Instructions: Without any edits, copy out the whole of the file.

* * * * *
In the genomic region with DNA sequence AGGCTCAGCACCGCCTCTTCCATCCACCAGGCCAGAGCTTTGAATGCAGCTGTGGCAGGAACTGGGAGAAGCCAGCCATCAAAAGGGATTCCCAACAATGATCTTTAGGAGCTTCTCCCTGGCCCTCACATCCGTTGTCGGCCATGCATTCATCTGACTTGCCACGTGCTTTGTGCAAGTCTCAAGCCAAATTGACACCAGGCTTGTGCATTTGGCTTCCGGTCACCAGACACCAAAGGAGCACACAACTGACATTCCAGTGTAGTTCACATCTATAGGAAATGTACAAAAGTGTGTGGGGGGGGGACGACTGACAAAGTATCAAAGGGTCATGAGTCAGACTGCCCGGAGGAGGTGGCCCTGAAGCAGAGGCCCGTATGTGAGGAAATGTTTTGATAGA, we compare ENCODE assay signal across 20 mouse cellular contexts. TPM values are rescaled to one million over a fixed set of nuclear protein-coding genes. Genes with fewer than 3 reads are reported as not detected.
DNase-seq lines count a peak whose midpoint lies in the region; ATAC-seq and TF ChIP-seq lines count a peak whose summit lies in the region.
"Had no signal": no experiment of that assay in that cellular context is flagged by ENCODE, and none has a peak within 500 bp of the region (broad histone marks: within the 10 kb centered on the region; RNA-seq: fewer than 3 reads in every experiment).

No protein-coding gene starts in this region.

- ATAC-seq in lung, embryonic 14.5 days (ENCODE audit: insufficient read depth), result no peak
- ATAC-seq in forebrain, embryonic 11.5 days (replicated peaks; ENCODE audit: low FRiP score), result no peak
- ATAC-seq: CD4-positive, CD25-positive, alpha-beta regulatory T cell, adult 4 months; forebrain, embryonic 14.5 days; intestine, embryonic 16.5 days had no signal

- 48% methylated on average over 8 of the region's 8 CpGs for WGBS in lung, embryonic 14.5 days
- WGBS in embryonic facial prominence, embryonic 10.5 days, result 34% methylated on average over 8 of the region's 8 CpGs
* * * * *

In the genomic region with DNA sequence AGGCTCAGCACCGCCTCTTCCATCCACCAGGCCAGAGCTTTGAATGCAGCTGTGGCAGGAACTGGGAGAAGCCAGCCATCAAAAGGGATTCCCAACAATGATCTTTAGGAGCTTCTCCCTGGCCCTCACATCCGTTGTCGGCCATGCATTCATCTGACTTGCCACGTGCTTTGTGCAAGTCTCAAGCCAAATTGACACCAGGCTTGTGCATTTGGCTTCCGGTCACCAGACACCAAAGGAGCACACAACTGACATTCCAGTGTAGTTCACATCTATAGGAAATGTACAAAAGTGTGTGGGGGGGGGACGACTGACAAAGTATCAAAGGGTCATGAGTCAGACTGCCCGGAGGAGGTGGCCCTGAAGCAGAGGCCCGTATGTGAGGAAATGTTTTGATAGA, we compare ENCODE assay signal across 20 mouse cellular contexts. TPM values are rescaled to one million over a fixed set of nuclear protein-coding genes. Genes with fewer than 3 reads are reported as not detected.
DNase-seq lines count a peak whose midpoint lies in the region; ATAC-seq and TF ChIP-seq lines count a peak whose summit lies in the region.
"Had no signal": no experiment of that assay in that cellular context is flagged by ENCODE, and none has a peak within 500 bp of the region (broad histone marks: within the 10 kb centered on the region; RNA-seq: fewer than 3 reads in every experiment).

No protein-coding gene starts in this region.

- ATAC-seq in lung, embryonic 14.5 days (ENCODE audit: insufficient read depth), result no peak
- ATAC-seq in forebrain, embryonic 11.5 days (replicated peaks; ENCODE audit: low FRiP score), result no peak
- ATAC-seq: CD4-positive, CD25-positive, alpha-beta regulatory T cell, adult 4 months; forebrain, embryonic 14.5 days; intestine, embryonic 16.5 days had no signal

- 48% methylated on average over 8 of the region's 8 CpGs for WGBS in lung, embryonic 14.5 days
- WGBS in embryonic facial prominence, embryonic 10.5 days, result 34% methylated on average over 8 of the region's 8 CpGs